Form 8606 is an important document used for reporting nondeductible contributions to traditional IRAs, distributions from IRAs, conversions from IRAs to Roth IRAs, and distributions from Roth IRAs. Learn who must file, when and where to file, and more.
What is Form 8606?
Form 8606 is used to report: nondeductible contributions to traditional IRAs; distributions, conversions, and distributions from SEP, SIMPLE, and Roth IRA accounts; distributions from inherited traditional, SEP, or SIMPLE IRA accounts with basis; and Roth IRA conversions. Additionally, Form 8606 helps keep track of the basis in traditional, SEP, and SIMPLE IRA accounts in order to calculate the nontaxable part of future IRA distributions. This form must be filed with your Form 1040 by the due date. Various rules and limits for traditional and Roth IRAs and their contributions must be adhered to, such as Modified Adjusted Gross Income (MAGI) limitations and contribution limits to certain accounts. Recharacterizations of IRA contributions are also specified in this form.
IRS Form 8606 – Who Needs to Fill It Out?
IRS Form 8606 must be filled out by anyone who made nondeductible contributions to a traditional IRA, received distributions from a traditional, SEP, or SIMPLE IRA, transferred all or part of a traditional, SEP, or SIMPLE IRA under a divorce or separation agreement, converted an amount from a traditional, SEP, or SIMPLE IRA to a Roth IRA, or received distributions from a Roth IRA. If you are unsure if you need to fill out Form 8606, check out the detailed instructions found in Pub. 590-A and Pub. 590-B, and the instructions for Schedule 1 in the Instructions for Form 1040.
Step-by-Step: Form 8606 Instructions For Filling Out the Document
Form 8606 requires you to report nondeductible contributions to traditional IRAs, distributions from traditional, SEP, or SIMPLE IRAs and your basis in them, as well as conversions or distributions from Roth IRAs. If you have never made nondeductible contributions to these IRAs, you don’t need to report the distributions on Form 8606. You should also note the maximum contributions you can make to a traditional IRA and/or a Roth IRA, and keep record of any rollovers, conversions, recharacterizations, and returns of contributions you’ve made. When filing Form 8606, you may need to use the Maximum Roth IRA Contribution Worksheet, and recharacterizations can be made with a trustee-to-trustee transfer, though be aware that you cannot recharacterize conversions made after 2017. Be sure to attach any necessary statements to your return explaining the transfer.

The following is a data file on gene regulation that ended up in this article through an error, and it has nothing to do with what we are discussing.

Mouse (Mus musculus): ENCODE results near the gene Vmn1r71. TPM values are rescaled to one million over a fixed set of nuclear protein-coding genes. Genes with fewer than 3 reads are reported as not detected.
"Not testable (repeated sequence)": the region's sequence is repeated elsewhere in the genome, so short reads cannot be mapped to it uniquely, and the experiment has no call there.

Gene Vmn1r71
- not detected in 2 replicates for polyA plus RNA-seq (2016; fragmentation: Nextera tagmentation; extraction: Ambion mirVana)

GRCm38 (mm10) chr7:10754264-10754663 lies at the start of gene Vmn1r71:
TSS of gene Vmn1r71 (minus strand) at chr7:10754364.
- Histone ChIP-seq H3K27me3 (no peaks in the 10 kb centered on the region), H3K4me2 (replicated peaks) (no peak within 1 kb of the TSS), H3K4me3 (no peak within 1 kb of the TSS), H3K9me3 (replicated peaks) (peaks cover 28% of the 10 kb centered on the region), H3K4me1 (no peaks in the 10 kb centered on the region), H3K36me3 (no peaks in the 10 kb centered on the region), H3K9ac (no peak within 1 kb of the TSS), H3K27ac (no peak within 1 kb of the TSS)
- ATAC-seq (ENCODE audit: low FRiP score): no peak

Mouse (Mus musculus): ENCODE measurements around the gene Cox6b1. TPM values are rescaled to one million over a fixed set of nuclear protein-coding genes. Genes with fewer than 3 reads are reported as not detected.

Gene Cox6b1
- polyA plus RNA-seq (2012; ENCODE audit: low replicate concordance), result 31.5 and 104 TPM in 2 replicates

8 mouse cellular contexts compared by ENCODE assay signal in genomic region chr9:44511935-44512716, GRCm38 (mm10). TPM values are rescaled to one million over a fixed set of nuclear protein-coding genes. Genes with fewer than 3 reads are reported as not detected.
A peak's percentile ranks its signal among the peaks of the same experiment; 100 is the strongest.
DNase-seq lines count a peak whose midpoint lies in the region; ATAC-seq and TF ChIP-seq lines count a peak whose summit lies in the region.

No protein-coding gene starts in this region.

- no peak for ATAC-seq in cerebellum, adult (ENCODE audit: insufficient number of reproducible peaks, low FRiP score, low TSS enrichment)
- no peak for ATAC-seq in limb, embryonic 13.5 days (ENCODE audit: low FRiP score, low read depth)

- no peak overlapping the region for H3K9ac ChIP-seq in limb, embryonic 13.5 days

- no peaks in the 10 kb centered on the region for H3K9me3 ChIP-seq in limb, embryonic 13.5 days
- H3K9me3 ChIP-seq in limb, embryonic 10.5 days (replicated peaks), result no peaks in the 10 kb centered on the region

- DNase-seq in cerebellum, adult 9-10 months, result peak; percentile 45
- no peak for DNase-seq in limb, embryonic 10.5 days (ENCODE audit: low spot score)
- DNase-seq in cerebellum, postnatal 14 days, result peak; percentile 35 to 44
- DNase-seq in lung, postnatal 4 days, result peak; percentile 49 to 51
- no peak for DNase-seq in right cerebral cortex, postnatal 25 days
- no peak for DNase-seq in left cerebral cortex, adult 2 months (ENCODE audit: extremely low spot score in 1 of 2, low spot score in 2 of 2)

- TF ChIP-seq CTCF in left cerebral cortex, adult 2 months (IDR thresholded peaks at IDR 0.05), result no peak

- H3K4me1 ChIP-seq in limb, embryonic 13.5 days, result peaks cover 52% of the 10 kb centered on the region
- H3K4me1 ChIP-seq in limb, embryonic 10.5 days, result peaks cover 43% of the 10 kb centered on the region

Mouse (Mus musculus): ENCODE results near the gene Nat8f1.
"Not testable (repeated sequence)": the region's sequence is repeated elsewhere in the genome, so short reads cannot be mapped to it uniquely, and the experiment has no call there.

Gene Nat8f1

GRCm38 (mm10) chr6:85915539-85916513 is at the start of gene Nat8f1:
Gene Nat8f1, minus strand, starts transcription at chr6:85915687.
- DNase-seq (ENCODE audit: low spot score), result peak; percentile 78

Below, we present a table that will help you understand how to fill out Form 8606.
|Form 8606 requires you to report nondeductible contributions to traditional IRAs, distributions from traditional, SEP, or SIMPLE IRAs and your basis in them, as well as conversions or distributions from Roth IRAs.||
Do You Need to File Form 8606 Each Year?
You may need to file Form 8606 each year if you made nondeductible contributions to a traditional IRA, received distributions from a traditional, SEP, or SIMPLE IRA, transferred IRA between spouses, or converted or received distributions from a Roth IRA. For example, if you made contributions to a Roth IRA for 2022, you can check your modified AGI for Roth IRA purposes and use the Maximum Roth IRA Contribution Worksheet to determine the amount you can contribute for the year. However, if you contributed too much, you can recharacterize the contribution to a traditional IRA or another Roth IRA by making a trustee-to-trustee transfer. Depending on the circumstances, you may need to report the contribution and transfer on Form 8606 or your applicable tax return.
Download the official IRS Form 8606 PDF
On the official IRS website, you will find a link to download Form 8606. However, to make it easier for you, we are providing the link in our article, which comes directly from the official irs.gov website! Click to download: Form 8606